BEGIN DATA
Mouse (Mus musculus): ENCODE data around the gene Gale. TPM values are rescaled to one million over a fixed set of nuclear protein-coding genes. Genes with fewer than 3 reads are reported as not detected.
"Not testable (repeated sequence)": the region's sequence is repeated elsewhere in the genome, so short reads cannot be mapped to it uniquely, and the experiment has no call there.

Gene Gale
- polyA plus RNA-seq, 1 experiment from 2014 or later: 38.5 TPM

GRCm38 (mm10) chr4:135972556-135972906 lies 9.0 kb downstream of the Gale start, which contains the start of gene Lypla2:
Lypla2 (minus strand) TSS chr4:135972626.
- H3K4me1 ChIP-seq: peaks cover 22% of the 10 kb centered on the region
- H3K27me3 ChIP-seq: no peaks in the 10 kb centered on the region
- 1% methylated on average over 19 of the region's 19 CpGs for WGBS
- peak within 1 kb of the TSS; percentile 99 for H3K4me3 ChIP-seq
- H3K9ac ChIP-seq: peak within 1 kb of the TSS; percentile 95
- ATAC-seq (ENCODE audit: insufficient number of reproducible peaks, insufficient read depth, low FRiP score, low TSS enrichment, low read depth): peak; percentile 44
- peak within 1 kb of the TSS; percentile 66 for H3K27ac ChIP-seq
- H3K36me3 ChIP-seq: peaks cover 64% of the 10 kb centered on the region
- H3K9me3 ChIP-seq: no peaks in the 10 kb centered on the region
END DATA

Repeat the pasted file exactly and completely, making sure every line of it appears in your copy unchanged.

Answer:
Mouse (Mus musculus): ENCODE data around the gene Gale. TPM values are rescaled to one million over a fixed set of nuclear protein-coding genes. Genes with fewer than 3 reads are reported as not detected.
"Not testable (repeated sequence)": the region's sequence is repeated elsewhere in the genome, so short reads cannot be mapped to it uniquely, and the experiment has no call there.

Gene Gale
- polyA plus RNA-seq, 1 experiment from 2014 or later: 38.5 TPM

GRCm38 (mm10) chr4:135972556-135972906 lies 9.0 kb downstream of the Gale start, which contains the start of gene Lypla2:
Lypla2 (minus strand) TSS chr4:135972626.
- H3K4me1 ChIP-seq: peaks cover 22% of the 10 kb centered on the region
- H3K27me3 ChIP-seq: no peaks in the 10 kb centered on the region
- 1% methylated on average over 19 of the region's 19 CpGs for WGBS
- peak within 1 kb of the TSS; percentile 99 for H3K4me3 ChIP-seq
- H3K9ac ChIP-seq: peak within 1 kb of the TSS; percentile 95
- ATAC-seq (ENCODE audit: insufficient number of reproducible peaks, insufficient read depth, low FRiP score, low TSS enrichment, low read depth): peak; percentile 44
- peak within 1 kb of the TSS; percentile 66 for H3K27ac ChIP-seq
- H3K36me3 ChIP-seq: peaks cover 64% of the 10 kb centered on the region
- H3K9me3 ChIP-seq: no peaks in the 10 kb centered on the region